NEOSHO, Mo. —
Jennifer Methvin, one of three finalists for president of Crowder College, said she thinks it’s time for the college to consider where it wants to go in the future.
“I think we may be at a time where Crowder College could catch its breath and think about strategic planning,” she said. “If the college is going to sustain (its growth), I think we’re going to have to be very intentional about our strategic direction.”
Methvin, vice chancellor for academics at the University of Arkansas Community College at Hope, addressed a crowd of Crowder faculty, staff and board members during a public forum Wednesday, and answered questions about how she would serve if she were to be selected as the college’s next president.
Public forums already have been put on with the other two finalists: Brent Bates, vice president of education and student support services at State Fair Community College in Sedalia, and Jim Cummins, vice president of finance at Crowder College.
In both her presentation at the forum and in answering questions, Methvin repeatedly said the college would need to be “intentional” in handling its rapid growth and enrollment boom. Enrollment has nearly doubled in the past half-dozen years across the college’s multiple locations.
She said external pressures that urge growth likely won’t fade over the next few years, but the college should focus on sustaining the types of growth that lead to positive outcomes, such as enhancing the lives of students and putting them in better employment situations.
In answering a question about the retention of students, Methvin said the college should also be intentional in efforts to keep students who enroll and see them through their degree programs. She said part of that is keeping students engaged in their studies, but Crowder would ultimately have to find a model that works for its campuses.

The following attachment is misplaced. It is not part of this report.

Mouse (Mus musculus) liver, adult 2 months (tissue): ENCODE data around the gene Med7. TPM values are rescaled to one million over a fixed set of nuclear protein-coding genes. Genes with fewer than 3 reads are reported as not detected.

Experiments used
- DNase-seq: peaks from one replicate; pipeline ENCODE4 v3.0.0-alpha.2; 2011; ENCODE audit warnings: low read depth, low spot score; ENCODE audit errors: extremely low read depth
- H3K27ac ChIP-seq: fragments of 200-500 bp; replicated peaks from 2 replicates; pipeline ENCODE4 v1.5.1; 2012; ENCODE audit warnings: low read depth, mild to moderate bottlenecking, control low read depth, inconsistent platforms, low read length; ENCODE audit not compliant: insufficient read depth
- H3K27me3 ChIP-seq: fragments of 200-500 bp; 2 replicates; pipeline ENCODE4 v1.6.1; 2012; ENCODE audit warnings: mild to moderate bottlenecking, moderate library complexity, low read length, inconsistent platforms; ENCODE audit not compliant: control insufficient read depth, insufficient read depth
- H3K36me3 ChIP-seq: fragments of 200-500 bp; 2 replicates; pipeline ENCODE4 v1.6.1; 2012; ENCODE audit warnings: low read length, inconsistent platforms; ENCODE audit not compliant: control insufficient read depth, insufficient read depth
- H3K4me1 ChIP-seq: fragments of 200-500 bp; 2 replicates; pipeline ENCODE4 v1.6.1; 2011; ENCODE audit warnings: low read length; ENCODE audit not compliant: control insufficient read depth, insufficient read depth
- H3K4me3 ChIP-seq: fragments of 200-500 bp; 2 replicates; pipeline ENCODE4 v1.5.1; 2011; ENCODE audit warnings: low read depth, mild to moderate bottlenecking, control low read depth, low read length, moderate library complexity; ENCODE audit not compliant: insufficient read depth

“The model is out there,” she said. “We just have to find the time and the resources to do it.”
James Tatum, former longtime member of the board of trustees, asked Methvin — as he had asked the first two candidates — how she would work to attract nontraditional students, or those who have dropped out of the public school system.
Methvin said the college needs to tap into the people, employers, schools or social service agencies that serve those individuals to begin to reach out to them and build their trust in the community college system.
“It’s about relationships to those folks, so I think we have to start with the entities that already have those relationships and work with them,” she said.
Methvin said that in her current and previous positions, she gained experience in decision-making across college departments, such as academics, student services and business or financial affairs. She acknowledged that she has little to no direct experience with residential life or athletic programs.
Methvin previously was a division chairwoman at the University of Arkansas Community College at Batesville, and she taught English at various universities. She has a doctoral degree in community college leadership from Walden University.
THE BOARD OF TRUSTEES hopes to offer the position to one of the candidates by March, with the new president beginning his or her duties no later than July 1. The board has scheduled a closed meeting, as allowed under state law, for Friday afternoon to discuss personnel matters related to the presidential search.